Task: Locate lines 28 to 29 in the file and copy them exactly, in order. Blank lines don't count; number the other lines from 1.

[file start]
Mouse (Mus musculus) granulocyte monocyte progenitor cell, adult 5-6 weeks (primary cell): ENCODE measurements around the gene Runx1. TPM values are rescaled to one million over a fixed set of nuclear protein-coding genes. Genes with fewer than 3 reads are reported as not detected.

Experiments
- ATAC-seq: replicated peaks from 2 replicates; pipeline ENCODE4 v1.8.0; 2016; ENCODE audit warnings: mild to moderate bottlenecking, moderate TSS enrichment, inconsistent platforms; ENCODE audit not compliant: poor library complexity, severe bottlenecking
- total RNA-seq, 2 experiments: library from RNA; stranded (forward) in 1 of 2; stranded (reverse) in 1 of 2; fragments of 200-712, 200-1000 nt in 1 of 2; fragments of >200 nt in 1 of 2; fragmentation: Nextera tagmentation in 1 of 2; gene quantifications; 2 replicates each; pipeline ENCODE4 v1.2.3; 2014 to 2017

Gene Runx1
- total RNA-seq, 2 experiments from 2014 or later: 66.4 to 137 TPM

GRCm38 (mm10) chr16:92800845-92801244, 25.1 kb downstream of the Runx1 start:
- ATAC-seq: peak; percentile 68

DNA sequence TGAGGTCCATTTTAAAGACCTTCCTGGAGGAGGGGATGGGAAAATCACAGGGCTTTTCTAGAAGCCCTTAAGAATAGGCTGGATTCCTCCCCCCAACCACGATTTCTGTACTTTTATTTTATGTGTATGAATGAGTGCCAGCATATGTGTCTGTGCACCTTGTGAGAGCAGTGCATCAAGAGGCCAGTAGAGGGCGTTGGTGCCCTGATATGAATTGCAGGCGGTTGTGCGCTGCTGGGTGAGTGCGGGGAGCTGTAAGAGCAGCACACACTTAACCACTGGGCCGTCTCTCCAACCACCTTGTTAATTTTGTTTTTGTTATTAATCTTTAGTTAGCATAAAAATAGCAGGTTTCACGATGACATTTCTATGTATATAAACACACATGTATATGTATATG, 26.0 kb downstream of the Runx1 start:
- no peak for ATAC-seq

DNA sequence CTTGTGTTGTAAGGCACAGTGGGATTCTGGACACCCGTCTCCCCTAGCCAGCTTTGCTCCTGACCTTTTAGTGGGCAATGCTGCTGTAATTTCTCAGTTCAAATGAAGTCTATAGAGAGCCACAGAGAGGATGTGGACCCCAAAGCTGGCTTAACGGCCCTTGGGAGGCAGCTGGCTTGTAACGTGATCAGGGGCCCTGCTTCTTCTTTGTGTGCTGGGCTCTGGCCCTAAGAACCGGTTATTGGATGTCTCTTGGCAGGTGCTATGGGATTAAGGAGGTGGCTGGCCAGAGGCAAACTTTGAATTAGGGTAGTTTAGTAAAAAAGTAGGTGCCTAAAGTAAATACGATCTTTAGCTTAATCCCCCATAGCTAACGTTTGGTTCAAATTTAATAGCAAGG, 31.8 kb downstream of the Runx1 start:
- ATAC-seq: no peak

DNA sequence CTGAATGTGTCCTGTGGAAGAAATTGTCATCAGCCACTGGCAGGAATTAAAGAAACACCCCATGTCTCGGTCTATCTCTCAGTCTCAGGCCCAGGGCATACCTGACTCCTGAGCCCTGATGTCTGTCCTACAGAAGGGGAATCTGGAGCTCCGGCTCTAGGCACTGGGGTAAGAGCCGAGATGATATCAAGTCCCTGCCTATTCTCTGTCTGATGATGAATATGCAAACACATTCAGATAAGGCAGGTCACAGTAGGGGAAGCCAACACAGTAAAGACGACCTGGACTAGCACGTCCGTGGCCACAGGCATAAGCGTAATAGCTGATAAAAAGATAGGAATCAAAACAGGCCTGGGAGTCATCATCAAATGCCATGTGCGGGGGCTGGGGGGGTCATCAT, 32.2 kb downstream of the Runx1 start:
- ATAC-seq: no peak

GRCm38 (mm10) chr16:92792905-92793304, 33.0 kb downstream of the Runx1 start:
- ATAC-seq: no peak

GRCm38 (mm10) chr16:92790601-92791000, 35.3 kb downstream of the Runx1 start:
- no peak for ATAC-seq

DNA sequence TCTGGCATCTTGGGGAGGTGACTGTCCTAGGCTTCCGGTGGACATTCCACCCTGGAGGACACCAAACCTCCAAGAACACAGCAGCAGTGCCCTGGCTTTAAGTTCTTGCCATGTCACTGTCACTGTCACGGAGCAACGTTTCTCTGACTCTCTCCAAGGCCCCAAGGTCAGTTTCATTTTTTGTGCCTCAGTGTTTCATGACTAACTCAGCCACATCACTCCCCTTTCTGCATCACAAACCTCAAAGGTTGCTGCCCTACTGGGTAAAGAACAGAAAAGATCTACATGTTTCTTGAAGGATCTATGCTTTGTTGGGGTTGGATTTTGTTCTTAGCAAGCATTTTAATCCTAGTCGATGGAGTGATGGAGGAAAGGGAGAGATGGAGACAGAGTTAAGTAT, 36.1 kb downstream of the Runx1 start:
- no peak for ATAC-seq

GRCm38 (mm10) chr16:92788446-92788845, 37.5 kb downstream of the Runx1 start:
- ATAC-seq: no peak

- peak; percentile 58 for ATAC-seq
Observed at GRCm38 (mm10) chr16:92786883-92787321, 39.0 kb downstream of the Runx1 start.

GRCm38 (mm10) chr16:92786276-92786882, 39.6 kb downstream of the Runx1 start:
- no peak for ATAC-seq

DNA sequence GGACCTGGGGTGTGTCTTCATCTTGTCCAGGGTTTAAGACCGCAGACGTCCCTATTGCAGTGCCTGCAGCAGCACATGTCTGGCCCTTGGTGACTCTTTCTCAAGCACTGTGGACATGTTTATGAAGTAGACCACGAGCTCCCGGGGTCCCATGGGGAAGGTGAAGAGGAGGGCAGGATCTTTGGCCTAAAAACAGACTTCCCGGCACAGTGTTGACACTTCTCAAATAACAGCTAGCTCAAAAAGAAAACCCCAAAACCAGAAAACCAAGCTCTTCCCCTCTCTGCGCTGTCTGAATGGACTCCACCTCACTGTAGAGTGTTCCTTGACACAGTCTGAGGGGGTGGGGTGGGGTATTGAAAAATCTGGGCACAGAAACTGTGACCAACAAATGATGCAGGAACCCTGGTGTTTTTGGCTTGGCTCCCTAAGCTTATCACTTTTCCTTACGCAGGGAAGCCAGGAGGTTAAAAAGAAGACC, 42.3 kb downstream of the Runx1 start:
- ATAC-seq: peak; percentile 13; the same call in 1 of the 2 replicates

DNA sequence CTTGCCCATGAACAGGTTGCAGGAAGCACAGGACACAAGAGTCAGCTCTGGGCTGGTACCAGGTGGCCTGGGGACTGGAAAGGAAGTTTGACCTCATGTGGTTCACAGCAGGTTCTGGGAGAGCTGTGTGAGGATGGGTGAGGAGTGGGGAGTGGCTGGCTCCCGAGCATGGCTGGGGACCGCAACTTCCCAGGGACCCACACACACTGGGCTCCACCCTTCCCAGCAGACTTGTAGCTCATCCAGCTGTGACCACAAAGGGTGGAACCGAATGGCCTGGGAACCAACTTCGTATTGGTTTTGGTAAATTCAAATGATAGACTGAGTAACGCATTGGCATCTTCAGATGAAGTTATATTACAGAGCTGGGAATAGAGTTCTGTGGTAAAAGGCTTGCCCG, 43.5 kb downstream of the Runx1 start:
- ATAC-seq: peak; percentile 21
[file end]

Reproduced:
- ATAC-seq: peak; percentile 13; the same call in 1 of the 2 replicates

DNA sequence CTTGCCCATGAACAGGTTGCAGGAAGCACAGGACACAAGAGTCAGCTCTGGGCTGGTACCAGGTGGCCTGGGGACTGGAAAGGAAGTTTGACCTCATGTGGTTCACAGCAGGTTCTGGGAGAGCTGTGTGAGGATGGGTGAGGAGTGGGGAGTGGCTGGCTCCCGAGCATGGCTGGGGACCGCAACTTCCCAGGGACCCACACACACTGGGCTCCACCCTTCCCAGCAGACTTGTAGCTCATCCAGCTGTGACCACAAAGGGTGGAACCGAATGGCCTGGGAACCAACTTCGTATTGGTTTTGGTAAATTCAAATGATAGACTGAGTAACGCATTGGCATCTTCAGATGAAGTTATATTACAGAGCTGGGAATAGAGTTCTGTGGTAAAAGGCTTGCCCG, 43.5 kb downstream of the Runx1 start: